The group had in-depth discussions about how inadequate Medicaid reimbursement for hospitals creates a "hidden health care tax" on Wisconsin employers who provide insurance coverage to their employees. The group discussed how the state Legislature could help address this hidden health care tax by renewing and improving the Medicaid Disproportionate Share Hospital (DSH) program.

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Guest Column: Working to Fight Cuts to Critical Access Hospitals
By Sean Duffy, U.S. Congressman, 7th District

A typical weekday at home in Wisconsin starts with getting the kids to school. On a clear day, itís about a 15-minute drive. Add a fresh batch of snow over a layer of ice, and it could take upwards of a half an hour to make this simple trip. The kids arriving late to school is not the end of the world, but for someone trying to make their way to the hospital for a serious health concern, they may not have those extra minutes to spare.

For the last few years, the President has proposed cuts to rural hospitals that would be detrimental to our small communities. Specifically, since FY 2013, the President has included in his budget, cuts to reimbursement rates for critical access hospitals (CAHs) and eliminated the critical access designation for any CAH within 10 miles of another hospital. For rural areas that depend on their critical access hospital, this would cut off access to emergency care services.

Rural hospitals must continue providing 24-hour access to care for communities that have no other option. Because of the unique financial situations these hospitals face, some have been forced to close their doors. Since the beginning of 2013, 24 rural hospitals have closed. I will do everything I can in Congress to ensure our hospitals are not included in this statistic. Reducing CAH funding only exacerbates the current problems and will lead to further care shortages in our remote areas.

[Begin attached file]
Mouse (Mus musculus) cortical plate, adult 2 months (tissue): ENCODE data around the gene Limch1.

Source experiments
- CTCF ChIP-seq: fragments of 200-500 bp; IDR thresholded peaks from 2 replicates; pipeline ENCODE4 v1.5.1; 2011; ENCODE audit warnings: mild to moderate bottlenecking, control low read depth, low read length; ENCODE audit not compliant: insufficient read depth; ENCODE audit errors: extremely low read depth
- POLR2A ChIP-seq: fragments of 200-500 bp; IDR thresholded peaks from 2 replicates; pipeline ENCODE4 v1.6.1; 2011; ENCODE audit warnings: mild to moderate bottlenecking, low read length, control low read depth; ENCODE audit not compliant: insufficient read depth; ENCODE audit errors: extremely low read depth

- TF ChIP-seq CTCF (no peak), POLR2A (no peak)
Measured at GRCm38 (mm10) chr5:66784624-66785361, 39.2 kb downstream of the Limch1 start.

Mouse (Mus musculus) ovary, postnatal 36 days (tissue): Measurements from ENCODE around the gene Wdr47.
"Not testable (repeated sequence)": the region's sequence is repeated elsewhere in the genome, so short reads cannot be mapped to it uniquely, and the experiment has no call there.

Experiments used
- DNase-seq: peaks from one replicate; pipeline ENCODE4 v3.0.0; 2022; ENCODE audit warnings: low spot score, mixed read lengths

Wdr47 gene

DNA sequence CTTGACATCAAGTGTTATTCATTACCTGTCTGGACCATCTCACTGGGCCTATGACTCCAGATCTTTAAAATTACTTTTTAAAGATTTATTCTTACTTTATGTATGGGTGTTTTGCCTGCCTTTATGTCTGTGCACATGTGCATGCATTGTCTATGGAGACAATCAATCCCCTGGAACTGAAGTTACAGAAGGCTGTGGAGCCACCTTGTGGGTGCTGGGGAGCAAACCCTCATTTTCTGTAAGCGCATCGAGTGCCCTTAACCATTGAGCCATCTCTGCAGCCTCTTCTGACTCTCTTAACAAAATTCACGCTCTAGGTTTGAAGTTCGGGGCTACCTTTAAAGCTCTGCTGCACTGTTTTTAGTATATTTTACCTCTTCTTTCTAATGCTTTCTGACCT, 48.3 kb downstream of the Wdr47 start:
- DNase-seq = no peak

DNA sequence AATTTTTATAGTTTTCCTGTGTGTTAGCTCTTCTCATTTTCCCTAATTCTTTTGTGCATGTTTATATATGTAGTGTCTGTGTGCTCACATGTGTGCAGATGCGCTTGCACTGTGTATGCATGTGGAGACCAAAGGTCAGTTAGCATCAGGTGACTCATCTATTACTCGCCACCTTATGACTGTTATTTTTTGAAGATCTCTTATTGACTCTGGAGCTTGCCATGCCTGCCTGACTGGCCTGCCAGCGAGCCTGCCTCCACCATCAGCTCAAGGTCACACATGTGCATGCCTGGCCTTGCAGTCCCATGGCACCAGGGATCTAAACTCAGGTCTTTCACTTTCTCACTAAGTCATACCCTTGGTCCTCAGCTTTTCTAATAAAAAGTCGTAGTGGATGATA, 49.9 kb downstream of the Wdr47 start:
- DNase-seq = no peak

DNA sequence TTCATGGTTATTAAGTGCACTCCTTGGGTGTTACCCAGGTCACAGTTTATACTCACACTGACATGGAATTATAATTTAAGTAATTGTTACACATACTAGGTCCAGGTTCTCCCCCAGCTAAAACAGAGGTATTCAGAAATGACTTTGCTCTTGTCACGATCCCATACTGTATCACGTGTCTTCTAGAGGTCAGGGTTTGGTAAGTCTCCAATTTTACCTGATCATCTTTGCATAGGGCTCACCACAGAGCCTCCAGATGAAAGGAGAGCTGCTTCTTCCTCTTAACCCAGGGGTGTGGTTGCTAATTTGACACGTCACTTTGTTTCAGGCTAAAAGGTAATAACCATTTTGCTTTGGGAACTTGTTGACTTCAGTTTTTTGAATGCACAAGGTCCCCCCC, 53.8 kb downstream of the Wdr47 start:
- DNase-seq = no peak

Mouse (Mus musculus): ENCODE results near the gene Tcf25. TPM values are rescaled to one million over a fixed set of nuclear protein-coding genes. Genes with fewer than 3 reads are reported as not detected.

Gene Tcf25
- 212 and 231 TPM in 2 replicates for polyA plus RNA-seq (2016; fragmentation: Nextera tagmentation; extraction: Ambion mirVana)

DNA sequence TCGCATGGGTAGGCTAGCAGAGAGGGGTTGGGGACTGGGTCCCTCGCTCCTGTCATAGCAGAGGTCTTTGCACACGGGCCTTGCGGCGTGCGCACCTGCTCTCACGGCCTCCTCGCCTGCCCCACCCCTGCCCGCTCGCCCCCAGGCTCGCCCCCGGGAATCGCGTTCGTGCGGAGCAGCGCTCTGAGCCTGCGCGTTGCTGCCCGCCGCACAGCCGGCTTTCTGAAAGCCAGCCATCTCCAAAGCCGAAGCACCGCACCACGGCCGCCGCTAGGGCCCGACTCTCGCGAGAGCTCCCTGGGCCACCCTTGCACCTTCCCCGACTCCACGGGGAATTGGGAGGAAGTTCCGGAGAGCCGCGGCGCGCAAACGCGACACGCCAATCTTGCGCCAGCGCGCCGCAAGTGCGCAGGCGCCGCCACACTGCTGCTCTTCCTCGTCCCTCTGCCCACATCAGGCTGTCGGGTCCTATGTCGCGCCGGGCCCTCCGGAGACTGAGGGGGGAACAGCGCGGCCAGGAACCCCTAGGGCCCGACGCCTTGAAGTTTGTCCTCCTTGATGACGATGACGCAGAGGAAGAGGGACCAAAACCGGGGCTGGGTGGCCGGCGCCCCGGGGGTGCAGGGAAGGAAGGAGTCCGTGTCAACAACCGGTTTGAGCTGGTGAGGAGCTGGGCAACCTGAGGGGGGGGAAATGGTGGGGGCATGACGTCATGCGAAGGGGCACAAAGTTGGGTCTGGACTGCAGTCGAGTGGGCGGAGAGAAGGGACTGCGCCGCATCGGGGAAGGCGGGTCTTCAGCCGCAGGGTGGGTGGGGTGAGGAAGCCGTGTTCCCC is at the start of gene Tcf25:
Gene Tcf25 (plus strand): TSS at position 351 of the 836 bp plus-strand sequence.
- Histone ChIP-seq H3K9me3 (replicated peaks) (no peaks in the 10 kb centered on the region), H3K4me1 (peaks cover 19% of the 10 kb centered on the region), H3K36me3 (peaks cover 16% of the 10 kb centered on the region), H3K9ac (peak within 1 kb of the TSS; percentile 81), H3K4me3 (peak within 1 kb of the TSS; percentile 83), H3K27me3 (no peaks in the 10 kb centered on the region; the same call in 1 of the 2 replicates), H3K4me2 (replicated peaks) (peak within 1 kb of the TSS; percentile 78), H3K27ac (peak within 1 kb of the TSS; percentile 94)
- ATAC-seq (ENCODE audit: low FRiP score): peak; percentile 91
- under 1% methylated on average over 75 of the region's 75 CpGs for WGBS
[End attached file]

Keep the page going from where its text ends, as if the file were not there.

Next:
Part of the problem is Washington bureaucrats who have never been to rural America are making these decisions. Ten miles in Washington, D.C. is a quick ride on the Metro Rail system. Ten miles in Wisconsin in January after a heavy snowfall or during icy conditions could mean the difference between life and death.

The 114th Congress is underway. My job as the representative of the 7th District is to bring awareness to Washington about challenges that you face in places like Ladysmith and Eagle River. Last year, I held a meeting with hospital leaders from around the state. The Health and Human Services (HHS) regional director for Wisconsin was only able to join us by video conference. I donít believe she was able to fully experience rural Wisconsin from an office in Chicago. This year, I will work to get staff from HHS on the ground in the 7th District. Until these Washington residents drive 10 miles on our roads, they will never understand.

I will continue to work for our hospitals, and I ask that you continue to work with me by keeping me up to date on what you are seeing at your facility. Please let me know next time you make it to D.C., and I look forward to visiting some of you at your care facilities soon.

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National Rural Residency Group to Meet in Madison

The Wisconsin Rural Physicians Residency Assistance Program (WRPRAP) will be hosting the annual national meeting of the Rural Residency Training Track Collaborative May 27-29, 2015 in Madison/Baraboo. The meeting will focus on rural graduate medical education challenges and strategies for success including sustainability. Lessons learned in Wisconsin focused on the successful RRT in Baraboo, will be highlighted.

The agenda includes speakers from several Wisconsin hospitals and health systems, including: Andy Anderson, MD and John Brill, MD from Aurora Health Care; Sandy Anderson, St. Clare Hospital, Baraboo; Mark Thompson, MD, Monroe Clinic; James Damos, MD, and Stu Hannah, MD, Baraboo; Paul Young, MD, Dean Clinics; and Dean Robert Golden and Byron Crouse, MD, UW School of Medicine and Public Health.

More information about the meeting, including the agenda and registration are at: www.rttcollaborative.net/news.html.

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CMS Signals 2015 Meaningful Use Rule Flexibility Coming
Separate Stage 3 MU rules likely beginning in 2017

On January 29, Patrick Conway, MD, Centers for Medicare & Medicaid Services (CMS) deputy administrator for innovation and quality and CMS chief medical officer, announced that CMS intends to engage in rulemaking to promulgate a new rule this spring to respond to provider concerns about the meaningful use and certified electronic health record (EHR) technology rules regarding software implementation, information exchange readiness and other related concerns in 2015.